“Differentiation will continue to be key. Food to go will continue to evolve, as will local sourcing. Additionally, new developments in targeted loyalty programmes will be a major influence in 2016. While the year ahead will be filled with challenges it will also offer opportunities. Major sporting events from European Football Championships (minus Scotland!) through to the Olympics will help stimulate sales. And, of course, one of these years we are going to have several months of a glorious summer! We can but hope!”
The future looks bright for independents
Kate Mills, owner, Heath Stores, Horsmonden, Kent
“The outlook in 2016 remains positive. The trend for shoppers to do more mini shops as opposed to one large shop is likely to continue and we should ensure that we engage with our customers regularly so they know what we offer and why they should be using us.
“The main challenges in 2016 will be plain packaging in tobacco and the living wage. Retailers will need a robust system in place to cope with plain packaging. Our tobacco is now kept in drawers under the till so customers cannot see our range at the moment anyway.
“Wage increases are also not a significant issue for us as we are already paying at the level set for April 2016. However, as we see further above-inflation increases through to 2020 we will need to cut costs and/or increase prices to reflect the additional wage costs. We have already begun reviewing our banking and card machine costs and have been able to identify significant savings.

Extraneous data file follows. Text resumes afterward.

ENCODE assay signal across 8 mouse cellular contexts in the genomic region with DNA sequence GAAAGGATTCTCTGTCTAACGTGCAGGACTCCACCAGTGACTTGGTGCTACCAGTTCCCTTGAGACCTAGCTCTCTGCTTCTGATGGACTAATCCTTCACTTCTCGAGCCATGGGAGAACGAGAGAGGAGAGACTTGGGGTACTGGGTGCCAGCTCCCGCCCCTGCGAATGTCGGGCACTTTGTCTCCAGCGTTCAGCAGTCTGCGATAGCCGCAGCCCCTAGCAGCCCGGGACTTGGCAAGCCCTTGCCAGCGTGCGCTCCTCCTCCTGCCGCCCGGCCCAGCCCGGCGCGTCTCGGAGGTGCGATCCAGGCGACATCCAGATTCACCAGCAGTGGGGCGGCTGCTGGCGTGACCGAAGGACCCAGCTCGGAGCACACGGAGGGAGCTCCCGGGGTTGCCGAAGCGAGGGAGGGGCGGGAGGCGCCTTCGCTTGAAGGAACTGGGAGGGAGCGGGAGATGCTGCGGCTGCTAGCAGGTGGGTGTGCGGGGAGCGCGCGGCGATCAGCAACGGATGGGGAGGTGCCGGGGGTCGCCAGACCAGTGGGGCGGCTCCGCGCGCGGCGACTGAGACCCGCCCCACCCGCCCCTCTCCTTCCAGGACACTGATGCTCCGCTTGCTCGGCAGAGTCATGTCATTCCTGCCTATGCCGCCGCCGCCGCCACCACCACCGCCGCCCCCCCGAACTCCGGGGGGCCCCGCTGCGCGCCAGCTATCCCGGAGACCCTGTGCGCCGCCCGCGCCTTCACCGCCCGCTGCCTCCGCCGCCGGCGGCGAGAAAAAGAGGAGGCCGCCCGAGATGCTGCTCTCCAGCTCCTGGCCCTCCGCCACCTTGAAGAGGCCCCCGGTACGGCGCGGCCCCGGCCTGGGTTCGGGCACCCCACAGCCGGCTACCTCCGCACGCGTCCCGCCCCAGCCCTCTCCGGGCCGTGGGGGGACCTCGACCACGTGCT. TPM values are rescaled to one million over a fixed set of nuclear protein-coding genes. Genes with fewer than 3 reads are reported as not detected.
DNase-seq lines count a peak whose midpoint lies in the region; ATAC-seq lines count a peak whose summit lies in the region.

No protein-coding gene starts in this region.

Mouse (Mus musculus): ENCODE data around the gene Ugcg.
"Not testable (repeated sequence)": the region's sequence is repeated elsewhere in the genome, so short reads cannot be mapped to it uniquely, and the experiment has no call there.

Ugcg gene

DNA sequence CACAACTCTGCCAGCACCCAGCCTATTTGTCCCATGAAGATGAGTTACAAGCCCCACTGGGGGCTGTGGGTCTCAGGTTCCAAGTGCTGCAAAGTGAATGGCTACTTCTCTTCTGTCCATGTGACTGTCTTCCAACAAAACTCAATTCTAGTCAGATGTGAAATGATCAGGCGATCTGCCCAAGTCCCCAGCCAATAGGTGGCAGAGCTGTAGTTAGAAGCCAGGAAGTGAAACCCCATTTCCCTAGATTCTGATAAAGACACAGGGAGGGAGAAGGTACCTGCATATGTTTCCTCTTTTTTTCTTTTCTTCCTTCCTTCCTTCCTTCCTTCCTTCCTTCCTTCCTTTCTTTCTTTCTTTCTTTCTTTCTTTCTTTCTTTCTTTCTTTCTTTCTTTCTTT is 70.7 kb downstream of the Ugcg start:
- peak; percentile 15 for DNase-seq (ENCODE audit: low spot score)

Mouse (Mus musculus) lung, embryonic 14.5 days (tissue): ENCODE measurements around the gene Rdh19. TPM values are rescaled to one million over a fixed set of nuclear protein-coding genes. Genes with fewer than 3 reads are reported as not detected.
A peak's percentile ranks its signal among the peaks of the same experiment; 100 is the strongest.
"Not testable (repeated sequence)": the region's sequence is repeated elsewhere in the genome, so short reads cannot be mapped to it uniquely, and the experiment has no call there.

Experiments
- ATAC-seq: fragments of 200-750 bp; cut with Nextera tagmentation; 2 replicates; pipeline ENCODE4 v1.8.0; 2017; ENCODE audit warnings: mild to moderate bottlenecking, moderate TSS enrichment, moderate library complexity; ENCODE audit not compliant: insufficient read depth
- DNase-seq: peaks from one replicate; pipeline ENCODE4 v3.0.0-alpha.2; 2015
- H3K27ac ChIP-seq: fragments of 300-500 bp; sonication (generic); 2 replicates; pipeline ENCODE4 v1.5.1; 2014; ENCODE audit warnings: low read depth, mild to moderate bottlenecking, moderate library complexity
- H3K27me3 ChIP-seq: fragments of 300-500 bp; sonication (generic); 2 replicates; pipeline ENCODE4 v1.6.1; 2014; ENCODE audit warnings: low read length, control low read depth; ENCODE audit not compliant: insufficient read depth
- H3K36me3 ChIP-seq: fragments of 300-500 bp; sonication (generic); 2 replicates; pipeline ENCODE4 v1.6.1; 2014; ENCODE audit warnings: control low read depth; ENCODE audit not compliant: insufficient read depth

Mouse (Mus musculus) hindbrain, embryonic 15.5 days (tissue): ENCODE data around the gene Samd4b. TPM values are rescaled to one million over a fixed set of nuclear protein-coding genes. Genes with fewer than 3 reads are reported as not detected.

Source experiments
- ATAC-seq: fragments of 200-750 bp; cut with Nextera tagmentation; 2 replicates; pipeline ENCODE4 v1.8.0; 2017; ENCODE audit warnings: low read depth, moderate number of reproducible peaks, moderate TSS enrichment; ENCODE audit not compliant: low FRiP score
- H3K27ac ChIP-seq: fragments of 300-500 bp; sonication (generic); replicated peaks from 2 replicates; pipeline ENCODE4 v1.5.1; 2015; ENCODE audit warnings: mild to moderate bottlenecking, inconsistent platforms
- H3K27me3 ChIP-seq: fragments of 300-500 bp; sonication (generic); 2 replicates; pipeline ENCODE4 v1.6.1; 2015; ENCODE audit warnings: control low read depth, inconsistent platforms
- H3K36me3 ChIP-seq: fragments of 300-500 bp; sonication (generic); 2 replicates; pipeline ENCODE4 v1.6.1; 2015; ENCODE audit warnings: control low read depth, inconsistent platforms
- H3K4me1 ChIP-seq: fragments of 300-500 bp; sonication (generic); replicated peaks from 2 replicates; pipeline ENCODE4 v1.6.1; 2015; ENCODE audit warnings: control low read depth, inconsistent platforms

“The trend of certain suppliers not paying a sustainable commission or wholesale price (PayPoint and Menzies spring to mind) will continue to challenge us. The justification given that these products encourage footfall is debatable. As an industry we need to continue to work together to challenge these large companies who are making excessive profits at the expense of the small business.
“The time-poor nature of our society will continue to influence the industry and as such we need to ensure that we offer a solution: convenience; good service; and good range including food to go, meals for now and fresh. The trend for increasing spend in the convenience sector is encouraging and in 2016 we should ensure that we do everything we can to encourage customers into our shops with personal service, excellent products and maybe something just a little different that keeps them coming back.”